However, soon after building the accelerator, he found he was tiring of low-energy particle physics: the theory was already worked out; his experiments went exactly as expected; and, as he puts it, “once you’ve looked inside one nucleus, the next one looks very much the same.” At the same time, during his final year at Kansas State, an entirely different field of science had caught his attention.

He was sharing an office with several yeast geneticists. “They were having a grand old time,” Gray recalls. “It was day one of yeast genetics, and they had thousands of different things they were thinking about. Also, the experiments they were doing had long-term relevance to the human condition.”

So when an opportunity to work on a biomedical science project at the Lawrence Livermore National Laboratory came up, he jumped at the chance. They needed a cell analysis and sorting device built, says Gray, explaining that the new technology had not yet become commercially available. He was qualified for the job because, he explains, cell-sorting technology is very similar to the technology of particle accelerators.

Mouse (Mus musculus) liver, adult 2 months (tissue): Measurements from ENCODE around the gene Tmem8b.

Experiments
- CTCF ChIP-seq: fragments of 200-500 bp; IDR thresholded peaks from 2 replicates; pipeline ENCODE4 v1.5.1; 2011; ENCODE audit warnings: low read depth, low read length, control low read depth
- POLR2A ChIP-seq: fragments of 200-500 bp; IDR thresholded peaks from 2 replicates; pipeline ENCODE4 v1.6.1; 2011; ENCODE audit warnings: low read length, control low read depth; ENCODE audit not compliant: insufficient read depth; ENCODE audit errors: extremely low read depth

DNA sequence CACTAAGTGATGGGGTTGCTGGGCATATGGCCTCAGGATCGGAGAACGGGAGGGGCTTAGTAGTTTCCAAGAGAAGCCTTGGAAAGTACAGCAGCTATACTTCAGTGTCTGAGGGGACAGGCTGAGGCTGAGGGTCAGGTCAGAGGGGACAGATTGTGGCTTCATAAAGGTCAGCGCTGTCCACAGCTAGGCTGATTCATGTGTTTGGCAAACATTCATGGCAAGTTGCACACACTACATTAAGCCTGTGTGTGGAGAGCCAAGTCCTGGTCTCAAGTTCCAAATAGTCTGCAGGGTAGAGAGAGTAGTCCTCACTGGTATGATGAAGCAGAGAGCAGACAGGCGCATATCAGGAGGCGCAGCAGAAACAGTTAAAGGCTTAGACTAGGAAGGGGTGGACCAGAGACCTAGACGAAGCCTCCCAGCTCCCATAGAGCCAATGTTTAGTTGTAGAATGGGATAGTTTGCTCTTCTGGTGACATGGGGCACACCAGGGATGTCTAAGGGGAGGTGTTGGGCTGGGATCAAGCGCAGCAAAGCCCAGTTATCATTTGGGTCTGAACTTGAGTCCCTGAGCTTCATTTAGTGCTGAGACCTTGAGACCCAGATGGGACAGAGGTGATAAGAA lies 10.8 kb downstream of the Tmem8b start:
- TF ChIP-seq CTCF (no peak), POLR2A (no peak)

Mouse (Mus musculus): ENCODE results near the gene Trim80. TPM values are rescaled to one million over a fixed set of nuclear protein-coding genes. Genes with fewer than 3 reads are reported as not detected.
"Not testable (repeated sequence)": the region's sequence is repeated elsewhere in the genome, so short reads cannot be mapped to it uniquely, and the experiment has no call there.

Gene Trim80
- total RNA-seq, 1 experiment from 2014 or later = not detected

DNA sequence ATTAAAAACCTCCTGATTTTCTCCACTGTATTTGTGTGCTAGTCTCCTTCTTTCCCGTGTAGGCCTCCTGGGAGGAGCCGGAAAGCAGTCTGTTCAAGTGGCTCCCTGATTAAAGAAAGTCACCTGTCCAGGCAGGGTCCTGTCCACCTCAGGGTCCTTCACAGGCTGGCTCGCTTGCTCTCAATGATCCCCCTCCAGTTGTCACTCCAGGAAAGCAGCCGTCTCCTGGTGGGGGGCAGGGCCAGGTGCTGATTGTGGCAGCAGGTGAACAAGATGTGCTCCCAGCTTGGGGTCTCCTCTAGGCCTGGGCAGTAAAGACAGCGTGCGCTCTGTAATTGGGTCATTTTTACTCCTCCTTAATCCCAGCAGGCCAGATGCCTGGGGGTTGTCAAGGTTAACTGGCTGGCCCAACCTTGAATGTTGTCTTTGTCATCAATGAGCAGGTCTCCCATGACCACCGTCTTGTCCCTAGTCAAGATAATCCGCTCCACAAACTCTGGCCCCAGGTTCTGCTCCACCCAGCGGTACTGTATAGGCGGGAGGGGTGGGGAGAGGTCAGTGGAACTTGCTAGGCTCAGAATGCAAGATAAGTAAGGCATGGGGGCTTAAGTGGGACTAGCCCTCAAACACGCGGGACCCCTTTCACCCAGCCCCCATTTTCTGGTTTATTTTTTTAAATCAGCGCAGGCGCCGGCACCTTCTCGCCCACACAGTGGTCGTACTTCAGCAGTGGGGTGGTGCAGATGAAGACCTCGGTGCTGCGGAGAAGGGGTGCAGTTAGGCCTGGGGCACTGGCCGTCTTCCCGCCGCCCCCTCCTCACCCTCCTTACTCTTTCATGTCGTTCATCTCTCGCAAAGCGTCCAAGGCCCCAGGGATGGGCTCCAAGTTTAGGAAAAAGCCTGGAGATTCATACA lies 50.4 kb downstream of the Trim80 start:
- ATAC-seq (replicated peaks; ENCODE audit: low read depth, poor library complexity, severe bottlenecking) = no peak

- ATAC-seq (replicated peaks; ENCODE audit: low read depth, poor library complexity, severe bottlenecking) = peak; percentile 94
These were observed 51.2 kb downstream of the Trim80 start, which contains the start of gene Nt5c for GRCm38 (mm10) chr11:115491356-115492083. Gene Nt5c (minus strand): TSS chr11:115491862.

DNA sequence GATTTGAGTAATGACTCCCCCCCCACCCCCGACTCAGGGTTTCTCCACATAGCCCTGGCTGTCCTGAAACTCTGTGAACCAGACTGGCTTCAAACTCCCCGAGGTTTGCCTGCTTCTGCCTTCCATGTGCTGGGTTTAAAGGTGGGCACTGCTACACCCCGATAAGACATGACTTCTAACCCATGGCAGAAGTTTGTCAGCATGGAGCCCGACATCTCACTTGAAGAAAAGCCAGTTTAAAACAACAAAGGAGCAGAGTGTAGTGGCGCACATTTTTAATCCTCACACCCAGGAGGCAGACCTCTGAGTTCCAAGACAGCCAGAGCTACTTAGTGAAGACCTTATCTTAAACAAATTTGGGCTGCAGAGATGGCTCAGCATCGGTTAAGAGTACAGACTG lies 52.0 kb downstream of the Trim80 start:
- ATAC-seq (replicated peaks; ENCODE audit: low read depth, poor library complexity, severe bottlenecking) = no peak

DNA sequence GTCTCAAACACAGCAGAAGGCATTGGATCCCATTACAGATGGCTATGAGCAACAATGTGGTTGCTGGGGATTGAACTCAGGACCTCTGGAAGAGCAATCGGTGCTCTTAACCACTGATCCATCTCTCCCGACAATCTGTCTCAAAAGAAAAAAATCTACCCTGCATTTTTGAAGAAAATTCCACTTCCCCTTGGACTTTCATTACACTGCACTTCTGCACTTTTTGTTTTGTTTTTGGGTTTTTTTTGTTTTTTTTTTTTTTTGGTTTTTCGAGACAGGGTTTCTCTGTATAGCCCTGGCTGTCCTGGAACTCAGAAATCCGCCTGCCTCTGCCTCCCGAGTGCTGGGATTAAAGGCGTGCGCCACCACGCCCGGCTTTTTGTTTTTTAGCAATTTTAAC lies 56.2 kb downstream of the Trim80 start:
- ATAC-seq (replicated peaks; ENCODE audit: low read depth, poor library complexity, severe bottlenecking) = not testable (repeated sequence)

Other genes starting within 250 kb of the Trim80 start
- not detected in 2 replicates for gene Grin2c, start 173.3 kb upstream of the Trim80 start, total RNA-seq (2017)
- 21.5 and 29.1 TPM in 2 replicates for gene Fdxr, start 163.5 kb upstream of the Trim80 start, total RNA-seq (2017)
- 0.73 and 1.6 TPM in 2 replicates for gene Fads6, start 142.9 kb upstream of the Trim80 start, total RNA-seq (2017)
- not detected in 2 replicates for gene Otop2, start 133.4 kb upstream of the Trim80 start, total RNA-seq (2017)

Shortly after finding this unusual niche in the biological sciences, he made his first major contribution to the field. “It was literally a Friday afternoon eureka experiment,” says Gray, recalling the first time he used cell-sorting technology to separate chromosomes. “I borrowed a cup of chromosomes from a friend at Berkeley, stained them with a DNA dye, ran them through the system and bang, the chromosomes were resolved and separable! All of this happened in one experiment.” Prior to this discovery, separating chromosomes was a laborious process and didn’t produce a very pure supply. By providing a means of sorting them quickly, Gray made an immediate and significant impact on the pace of research in numerous branches of genetic science.